French President Emmanuel Macron has reinforced his commitment to the esports industry.

This comes days before he is put up for re-election as the President of France.

He spoke about the role that France plays in the technology and gaming field in an interview with French crypto website ‘The Big Whale’.

He promised a larger role in the grand scheme of the rapidly expanding industry.

Macron spoke at length about video gaming in the interview.

He called France: “one of the great video game nation recognized around the world for the richness of its art, the quality of its trainings and the dynamism of its industry.”

The President also cited his wishes for further development of the nation’s role in the field, and his hopes for France to become “THE country for video games”.

One significant claim he made was to attempt to: “establish a link between the two worlds’ Olympiads” during the 2024 Olympics.

They are scheduled to take place in Paris. Macron plans to use “historic advantage” to host esports events across a number of games in conjunction.

Whilst he mentioned a number of games which he wishes to incorporate, he expressed his desire for a French CS:GO Major.

Fans will already know that France hasn’t hosted a CS:GO Major as of yet. Sweden, Poland, Germany, the USA and the UK have shared responsibilities of holding the 18 events since 2013.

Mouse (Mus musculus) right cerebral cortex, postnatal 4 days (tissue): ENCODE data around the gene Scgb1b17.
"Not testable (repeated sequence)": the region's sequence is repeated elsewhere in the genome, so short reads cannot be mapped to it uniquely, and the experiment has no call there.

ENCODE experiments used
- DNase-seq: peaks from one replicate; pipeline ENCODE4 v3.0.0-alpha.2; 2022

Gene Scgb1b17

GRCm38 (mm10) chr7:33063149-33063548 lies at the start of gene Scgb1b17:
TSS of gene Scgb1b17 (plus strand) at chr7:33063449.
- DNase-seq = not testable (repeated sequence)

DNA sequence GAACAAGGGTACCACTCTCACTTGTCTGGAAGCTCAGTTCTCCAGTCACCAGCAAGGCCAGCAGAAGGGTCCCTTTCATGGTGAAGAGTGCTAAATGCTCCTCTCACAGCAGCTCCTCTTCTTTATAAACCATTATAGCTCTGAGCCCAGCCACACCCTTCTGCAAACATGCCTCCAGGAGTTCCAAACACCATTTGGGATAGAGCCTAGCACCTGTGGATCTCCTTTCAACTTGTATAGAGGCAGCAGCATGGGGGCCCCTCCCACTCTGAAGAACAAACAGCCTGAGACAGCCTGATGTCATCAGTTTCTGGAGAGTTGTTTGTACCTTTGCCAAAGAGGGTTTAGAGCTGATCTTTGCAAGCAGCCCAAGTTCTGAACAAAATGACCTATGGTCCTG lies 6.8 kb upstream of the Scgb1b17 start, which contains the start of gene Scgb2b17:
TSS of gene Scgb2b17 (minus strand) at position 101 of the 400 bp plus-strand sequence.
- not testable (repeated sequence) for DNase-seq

When could we see a French Major?

It was in 2019 that the nation held its first CS:GO event. That was Season Nine ‘CS:GO Pro League Finals,’ an event that took place in Montpellier.

French teams and players themselves have found themselves to be successful in the esport. Team LCLC won the DreamHack Winter Major in 2014, though they have since began to trail behind.

Team Vitality, who include prominent French players such as ZywOo and apEX, are ranked tenth by ESL in the global rankings. That falls just short of Team Liquid.

It appears unlikely that French fans will be seeing an event in-person imminently. This is the first mention of it by either Valve or French officials, who clashed back in 2018. Valve were fined 7,800,000 for their ‘geo-blocking’ practice.

This year’s first major is already lined up to be held in Antwerp, Belgium.

The second rumoured to be held in Rio de Janeiro, Brazil. Rio was scheduled to host ‘ESL One: Rio’, before the pandemic caused it to be cancelled back in 2020.

It also appears to be reliant on Macron’s ability to beat challenger Marine Le Pen. Macron currently holds a 10% lead in the polls.

This piece was written by Billy Morrell

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